How mean , unless there is a valid health reason ,and at 92 that would also be debatable , she should have whatever she fancies .

Yika Tue 04-Aug-15 14:27:42

Of course she should be able to eat whatever she fancies, it makes me angry and sad to see older people treated this way. Their options are so restricted anyway and they don't have much independence left so at least they should be able to make the choices they still can.

CMOTDibbler Tue 04-Aug-15 14:28:33

I think its impossible to judge tbh - for instance, the heavier she is, the harder it will be for her to mobilise. High blood sugar would impair healing and increase infection risk.

I'm sure her family are doing their best to keep her healthy and able to stay in her own home.

ArendelleQueen Tue 04-Aug-15 14:29:42

When you say "very, very mild dementia", if that a professional opinion or what you observe when you visit?

Lindy2 Tue 04-Aug-15 14:32:25

At that age she really should be able to eat what she wants. At a similar age my great uncle was told by the doctors to stop drinking whisky. He did stop - he switched to drinking Brandy instead. Yes it did probably shorten his life so he lived until age 93 instead of 94. So what really, he was happy.

GardenDragon Tue 04-Aug-15 14:34:02

My mum had dementia and was in a home, she had lovely food provided, including puddings and there was always afternoon tea with cake. The dementia had taken away virtually everything from her, yet her sweet tooth remained. So why bloody not! She enjoyed her sweet food and we were happy to see her get a little bit of pleasure in her life.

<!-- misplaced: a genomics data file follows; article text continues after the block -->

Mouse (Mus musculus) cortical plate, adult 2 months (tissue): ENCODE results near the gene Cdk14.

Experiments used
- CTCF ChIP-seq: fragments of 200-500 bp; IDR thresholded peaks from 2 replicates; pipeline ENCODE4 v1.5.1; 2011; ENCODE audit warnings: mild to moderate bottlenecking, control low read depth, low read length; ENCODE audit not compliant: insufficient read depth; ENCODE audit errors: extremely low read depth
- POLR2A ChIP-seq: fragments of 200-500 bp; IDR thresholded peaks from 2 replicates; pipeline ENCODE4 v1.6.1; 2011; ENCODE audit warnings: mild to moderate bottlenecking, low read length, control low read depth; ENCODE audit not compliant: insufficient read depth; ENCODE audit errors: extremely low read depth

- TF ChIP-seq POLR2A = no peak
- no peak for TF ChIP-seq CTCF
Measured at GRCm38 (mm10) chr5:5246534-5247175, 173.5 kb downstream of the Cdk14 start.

At 92 your friend should absolutely be able to eat what she likes!

Bakeoffcake Tue 04-Aug-15 14:34:31

Unless she's a diabetic, then she should be able to eat what the heck she likes.

flanjabelle Tue 04-Aug-15 14:35:44

My God let the woman eat what she wants!! why the hell not.

I actually think the family are being selfish. they want her to live longer, which is lovely, but it is reducing her quality of life. surely at that age quality is more important than longevity?!

SylvanianCaracal Tue 04-Aug-15 14:36:13

Quite a few older relatives of mine (70s/80s) drink more heavily than I do. I'll stop at one glass of wine, they'll finish the bottle. It occurred to me that at that age maybe you just think "fuck it, I might as well enjoy myself." I don't hold it against them and wouldn't try to stop them. In fact when my uncle was dying at 80+ I took him some nice wine to enjoy.

MrsGentlyBenevolent Tue 04-Aug-15 14:36:16

At 92, I really hope I'm not treated like this, dementia or not. Actually, with possibly life-limiting conditions (if there are such a thing at that age!), I think it's more important to endulge and enjoy. It's 'not going to better' is it? If I reach this age, I will be smoking and eating treats to my heart's content, any family that tries to deny me will find their share of the will donated to a donkey sanctuary.

ThisNameIsBetterThanMyRealOne Tue 04-Aug-15 14:36:54

It was her Birthday and she had no cake? sad

summerandautumn Tue 04-Aug-15 14:38:17

Professional - it says so in her care file (she asked me to read something from it to her by the way; I did not go through it!)

bored1602 Tue 04-Aug-15 14:38:51

I sincerely hope the carers will be ignoring their notes!